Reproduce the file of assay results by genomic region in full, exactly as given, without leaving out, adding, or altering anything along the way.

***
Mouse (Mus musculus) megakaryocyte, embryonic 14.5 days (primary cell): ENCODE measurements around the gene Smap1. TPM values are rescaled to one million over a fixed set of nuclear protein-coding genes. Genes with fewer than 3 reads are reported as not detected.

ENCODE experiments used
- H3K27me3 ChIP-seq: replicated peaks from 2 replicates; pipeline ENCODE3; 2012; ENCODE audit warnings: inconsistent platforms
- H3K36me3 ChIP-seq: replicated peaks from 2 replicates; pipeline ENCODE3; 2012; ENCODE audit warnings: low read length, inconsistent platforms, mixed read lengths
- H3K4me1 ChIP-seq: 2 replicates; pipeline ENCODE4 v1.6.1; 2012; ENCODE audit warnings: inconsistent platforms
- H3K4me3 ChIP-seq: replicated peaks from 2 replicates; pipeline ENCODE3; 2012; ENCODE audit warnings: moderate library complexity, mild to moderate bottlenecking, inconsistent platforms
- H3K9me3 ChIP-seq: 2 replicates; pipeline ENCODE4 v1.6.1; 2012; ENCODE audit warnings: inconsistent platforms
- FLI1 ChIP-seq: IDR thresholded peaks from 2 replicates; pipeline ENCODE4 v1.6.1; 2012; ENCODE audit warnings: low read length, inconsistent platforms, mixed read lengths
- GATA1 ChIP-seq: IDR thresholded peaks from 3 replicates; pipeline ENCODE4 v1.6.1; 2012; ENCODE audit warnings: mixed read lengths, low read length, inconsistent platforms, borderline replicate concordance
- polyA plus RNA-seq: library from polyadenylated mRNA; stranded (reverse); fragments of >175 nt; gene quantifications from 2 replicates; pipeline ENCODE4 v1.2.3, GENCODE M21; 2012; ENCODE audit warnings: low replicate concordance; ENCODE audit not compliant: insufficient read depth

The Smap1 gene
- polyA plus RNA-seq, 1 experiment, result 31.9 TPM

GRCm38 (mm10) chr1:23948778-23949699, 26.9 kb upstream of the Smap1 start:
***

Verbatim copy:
Mouse (Mus musculus) megakaryocyte, embryonic 14.5 days (primary cell): ENCODE measurements around the gene Smap1. TPM values are rescaled to one million over a fixed set of nuclear protein-coding genes. Genes with fewer than 3 reads are reported as not detected.

ENCODE experiments used
- H3K27me3 ChIP-seq: replicated peaks from 2 replicates; pipeline ENCODE3; 2012; ENCODE audit warnings: inconsistent platforms
- H3K36me3 ChIP-seq: replicated peaks from 2 replicates; pipeline ENCODE3; 2012; ENCODE audit warnings: low read length, inconsistent platforms, mixed read lengths
- H3K4me1 ChIP-seq: 2 replicates; pipeline ENCODE4 v1.6.1; 2012; ENCODE audit warnings: inconsistent platforms
- H3K4me3 ChIP-seq: replicated peaks from 2 replicates; pipeline ENCODE3; 2012; ENCODE audit warnings: moderate library complexity, mild to moderate bottlenecking, inconsistent platforms
- H3K9me3 ChIP-seq: 2 replicates; pipeline ENCODE4 v1.6.1; 2012; ENCODE audit warnings: inconsistent platforms
- FLI1 ChIP-seq: IDR thresholded peaks from 2 replicates; pipeline ENCODE4 v1.6.1; 2012; ENCODE audit warnings: low read length, inconsistent platforms, mixed read lengths
- GATA1 ChIP-seq: IDR thresholded peaks from 3 replicates; pipeline ENCODE4 v1.6.1; 2012; ENCODE audit warnings: mixed read lengths, low read length, inconsistent platforms, borderline replicate concordance
- polyA plus RNA-seq: library from polyadenylated mRNA; stranded (reverse); fragments of >175 nt; gene quantifications from 2 replicates; pipeline ENCODE4 v1.2.3, GENCODE M21; 2012; ENCODE audit warnings: low replicate concordance; ENCODE audit not compliant: insufficient read depth

The Smap1 gene
- polyA plus RNA-seq, 1 experiment, result 31.9 TPM

GRCm38 (mm10) chr1:23948778-23949699, 26.9 kb upstream of the Smap1 start: